Newspaper headlines: 'Thumping' council tax rises and 'plot to thwart Brexit'

The story dominating many of the front pages is what the Daily Mail describes as the "thumping rise in council tax" the majority of local authorities are planning.

And it is not just council tax bills that are going up, the paper says as households will also have to pay more for services such as burials, parking permits, planning and meals on wheels.

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Even with the additional revenue, the Mail reports some local authorities are considering further cuts.

The story is also the lead for the Daily Express.

Meanwhile, the Times says the council in Britain's richest county, Surrey, is facing a "£100m cash crisis".

The figure comes from research by the Bureau of Investigative Journalism and suggests Surrey has the largest deficit reported by any of the 150 English local authorities.

It will alarm Downing Street, the Times suggests, as it is a solidly Conservative council.

'Bring down government'

The Daily Telegraph leads with a report that the billionaire financier, George Soros, is backing what it calls a "secret plot to thwart Brexit."

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The article - co-written by Theresa May's former chief of staff, Nick Timothy - says Mr Soros is one of three senior figures linked to the Remain campaign group Best for Britain.

In a statement, Best for Britain, denies it is subverting democracy, as the paper alleges.

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Several of the tabloids report the anger of James Bulger's family at the 40-month sentence given to Jon Venables for possessing child pornography.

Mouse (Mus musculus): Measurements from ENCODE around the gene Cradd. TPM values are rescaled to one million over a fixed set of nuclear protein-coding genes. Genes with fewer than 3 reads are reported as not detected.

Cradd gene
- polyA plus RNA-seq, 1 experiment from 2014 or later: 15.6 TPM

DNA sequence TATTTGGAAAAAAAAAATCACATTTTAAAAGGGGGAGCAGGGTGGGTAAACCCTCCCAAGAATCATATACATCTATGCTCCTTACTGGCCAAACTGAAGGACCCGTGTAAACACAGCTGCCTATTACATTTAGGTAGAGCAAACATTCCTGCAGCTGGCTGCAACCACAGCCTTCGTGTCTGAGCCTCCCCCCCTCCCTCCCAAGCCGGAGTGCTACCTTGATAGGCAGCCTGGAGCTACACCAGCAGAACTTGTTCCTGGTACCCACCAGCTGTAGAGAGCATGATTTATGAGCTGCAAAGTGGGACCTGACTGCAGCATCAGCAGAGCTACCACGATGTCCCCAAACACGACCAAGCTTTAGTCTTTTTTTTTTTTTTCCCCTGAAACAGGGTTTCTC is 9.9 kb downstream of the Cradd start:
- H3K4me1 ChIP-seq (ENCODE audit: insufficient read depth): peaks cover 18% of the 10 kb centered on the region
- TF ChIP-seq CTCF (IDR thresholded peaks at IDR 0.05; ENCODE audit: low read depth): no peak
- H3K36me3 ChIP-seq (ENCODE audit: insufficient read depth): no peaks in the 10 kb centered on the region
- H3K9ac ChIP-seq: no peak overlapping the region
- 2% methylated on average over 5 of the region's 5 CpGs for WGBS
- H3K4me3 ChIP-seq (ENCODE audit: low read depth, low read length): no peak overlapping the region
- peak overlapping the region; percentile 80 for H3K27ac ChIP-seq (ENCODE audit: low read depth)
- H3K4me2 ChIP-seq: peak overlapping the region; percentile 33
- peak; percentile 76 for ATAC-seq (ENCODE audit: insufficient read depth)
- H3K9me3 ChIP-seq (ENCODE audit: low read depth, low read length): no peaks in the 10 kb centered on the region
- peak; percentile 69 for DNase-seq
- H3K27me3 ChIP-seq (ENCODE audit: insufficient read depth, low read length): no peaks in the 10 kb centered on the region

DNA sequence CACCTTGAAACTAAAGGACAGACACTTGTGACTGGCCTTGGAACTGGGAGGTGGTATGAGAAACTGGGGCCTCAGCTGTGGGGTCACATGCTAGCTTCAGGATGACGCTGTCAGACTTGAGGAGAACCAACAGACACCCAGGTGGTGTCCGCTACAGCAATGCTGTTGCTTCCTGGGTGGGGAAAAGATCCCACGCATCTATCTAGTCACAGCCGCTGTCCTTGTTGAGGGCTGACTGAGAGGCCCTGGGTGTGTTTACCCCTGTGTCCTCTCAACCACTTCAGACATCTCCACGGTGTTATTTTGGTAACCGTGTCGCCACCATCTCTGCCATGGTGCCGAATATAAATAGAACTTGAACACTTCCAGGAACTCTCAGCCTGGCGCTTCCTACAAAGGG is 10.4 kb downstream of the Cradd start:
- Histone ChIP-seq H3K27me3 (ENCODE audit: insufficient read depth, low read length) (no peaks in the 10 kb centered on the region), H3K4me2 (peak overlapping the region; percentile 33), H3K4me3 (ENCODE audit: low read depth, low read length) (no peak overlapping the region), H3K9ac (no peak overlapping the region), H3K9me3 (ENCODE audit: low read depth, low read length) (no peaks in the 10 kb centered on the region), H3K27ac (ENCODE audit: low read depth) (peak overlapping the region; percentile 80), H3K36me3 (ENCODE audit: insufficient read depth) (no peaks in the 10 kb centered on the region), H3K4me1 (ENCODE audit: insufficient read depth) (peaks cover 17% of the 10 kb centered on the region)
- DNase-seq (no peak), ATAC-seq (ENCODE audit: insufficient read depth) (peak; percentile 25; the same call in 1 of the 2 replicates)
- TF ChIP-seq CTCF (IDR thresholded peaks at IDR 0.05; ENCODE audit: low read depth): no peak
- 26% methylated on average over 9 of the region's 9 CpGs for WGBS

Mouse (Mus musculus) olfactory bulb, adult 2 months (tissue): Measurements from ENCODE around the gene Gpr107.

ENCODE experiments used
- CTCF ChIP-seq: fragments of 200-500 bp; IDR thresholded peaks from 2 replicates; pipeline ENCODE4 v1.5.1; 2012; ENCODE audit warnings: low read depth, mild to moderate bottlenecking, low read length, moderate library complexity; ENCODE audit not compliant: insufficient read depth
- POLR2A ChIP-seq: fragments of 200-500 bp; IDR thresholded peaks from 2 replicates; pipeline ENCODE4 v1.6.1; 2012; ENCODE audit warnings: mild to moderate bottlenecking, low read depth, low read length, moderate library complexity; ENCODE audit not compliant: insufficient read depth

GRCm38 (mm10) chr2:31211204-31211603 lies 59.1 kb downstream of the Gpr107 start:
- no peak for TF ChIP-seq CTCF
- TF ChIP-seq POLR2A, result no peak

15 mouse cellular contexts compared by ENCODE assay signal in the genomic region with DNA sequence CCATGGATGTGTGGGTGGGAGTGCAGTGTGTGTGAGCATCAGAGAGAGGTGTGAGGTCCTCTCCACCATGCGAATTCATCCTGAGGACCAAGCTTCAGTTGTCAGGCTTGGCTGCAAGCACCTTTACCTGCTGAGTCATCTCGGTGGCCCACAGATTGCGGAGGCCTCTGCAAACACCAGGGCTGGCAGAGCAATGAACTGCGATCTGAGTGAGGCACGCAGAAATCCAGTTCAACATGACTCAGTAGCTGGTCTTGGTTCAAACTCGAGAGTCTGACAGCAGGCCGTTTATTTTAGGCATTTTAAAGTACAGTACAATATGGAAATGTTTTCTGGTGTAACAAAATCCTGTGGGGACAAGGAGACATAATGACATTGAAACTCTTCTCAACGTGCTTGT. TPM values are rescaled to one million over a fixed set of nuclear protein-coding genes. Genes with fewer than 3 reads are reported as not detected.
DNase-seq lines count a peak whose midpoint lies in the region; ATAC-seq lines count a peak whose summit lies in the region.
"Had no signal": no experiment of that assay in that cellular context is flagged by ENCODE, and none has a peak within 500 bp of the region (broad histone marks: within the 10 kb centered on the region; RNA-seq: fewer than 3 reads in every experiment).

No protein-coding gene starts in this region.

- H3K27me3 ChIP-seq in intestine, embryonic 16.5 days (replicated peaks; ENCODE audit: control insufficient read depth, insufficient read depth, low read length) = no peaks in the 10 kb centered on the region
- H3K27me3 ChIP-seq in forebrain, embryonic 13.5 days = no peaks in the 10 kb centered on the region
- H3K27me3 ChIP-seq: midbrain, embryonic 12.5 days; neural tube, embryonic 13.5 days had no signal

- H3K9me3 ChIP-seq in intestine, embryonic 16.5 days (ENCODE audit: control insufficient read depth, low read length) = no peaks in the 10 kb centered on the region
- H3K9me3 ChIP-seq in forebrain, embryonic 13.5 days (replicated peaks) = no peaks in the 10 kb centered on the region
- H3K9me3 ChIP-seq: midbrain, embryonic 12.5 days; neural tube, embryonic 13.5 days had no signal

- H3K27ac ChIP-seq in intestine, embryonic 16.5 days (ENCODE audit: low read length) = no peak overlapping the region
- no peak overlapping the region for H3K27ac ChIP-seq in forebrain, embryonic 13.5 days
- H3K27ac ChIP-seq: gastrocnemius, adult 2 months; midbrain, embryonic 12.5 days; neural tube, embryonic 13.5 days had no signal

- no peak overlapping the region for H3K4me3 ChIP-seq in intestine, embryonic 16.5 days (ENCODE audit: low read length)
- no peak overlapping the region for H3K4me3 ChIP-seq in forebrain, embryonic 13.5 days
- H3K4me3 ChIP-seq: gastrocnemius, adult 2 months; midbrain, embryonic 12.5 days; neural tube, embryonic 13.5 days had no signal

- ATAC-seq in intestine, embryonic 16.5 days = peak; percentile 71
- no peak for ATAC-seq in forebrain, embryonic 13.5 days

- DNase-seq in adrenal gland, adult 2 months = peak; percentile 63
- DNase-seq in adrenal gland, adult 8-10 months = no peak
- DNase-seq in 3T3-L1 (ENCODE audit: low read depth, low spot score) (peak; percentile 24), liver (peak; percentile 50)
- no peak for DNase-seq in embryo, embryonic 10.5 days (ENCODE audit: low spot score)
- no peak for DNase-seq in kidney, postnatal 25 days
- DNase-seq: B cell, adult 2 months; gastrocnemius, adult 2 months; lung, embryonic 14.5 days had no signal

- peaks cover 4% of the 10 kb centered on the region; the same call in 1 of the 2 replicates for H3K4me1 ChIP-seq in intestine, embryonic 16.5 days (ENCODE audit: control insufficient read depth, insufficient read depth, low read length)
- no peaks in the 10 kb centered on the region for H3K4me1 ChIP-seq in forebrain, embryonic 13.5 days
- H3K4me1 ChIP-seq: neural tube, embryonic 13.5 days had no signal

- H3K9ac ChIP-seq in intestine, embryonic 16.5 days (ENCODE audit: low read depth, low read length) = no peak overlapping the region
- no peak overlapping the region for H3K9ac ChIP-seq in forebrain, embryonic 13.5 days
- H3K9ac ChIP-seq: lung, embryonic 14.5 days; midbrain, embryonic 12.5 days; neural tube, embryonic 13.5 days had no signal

"He's got away with it" is the headline in the Sun.

The Daily Mail says James's father has launched a legal challenge to have Venables' new identity revealed, to protect other people from his potential future offending.

In its editorial, the Daily Mirror says its sympathy is with James' family but it draws attention to the risk of Venables being "hounded by vigilantes" and "disappearing off the police radar" if his new name is revealed.

'Candy floss hair'

Elsewhere, the Guardian reproduces a series of sketches, which range from studies of a cat, to a diagram of a skull, to a map of Tuscany.

They are some of the 550 drawings by Leonardo Da Vinci - owned by the Queen - which are to go on display around the country next year.

Collectively they represent, the paper says, perhaps the greatest work of art in the UK.

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The pictures, which are being loaned out to mark the 500th anniversary of D Vinci's death, are also extremely fragile, the Daily Telegraph points out.

They are so delicate that they're only permitted to go on show in the light at rare intervals.

Finally, providing something of a contrast to the sublime work of a Renaissance polymath, the other images to feature widely in the papers are somewhat blurry photos of Donald Trump's windswept hair.

The "famous mop", the Daily Mail says, was "like a child's candy floss snatched away by the wind".

The Daily Express reprints some of the less charitable descriptions of the president's hair such as likening it to "a bin lid of barbershop sweepings".

The Sun points out the images were captured as Mr Trump boarded his official jet.

Its headline is: "Hair Farce One".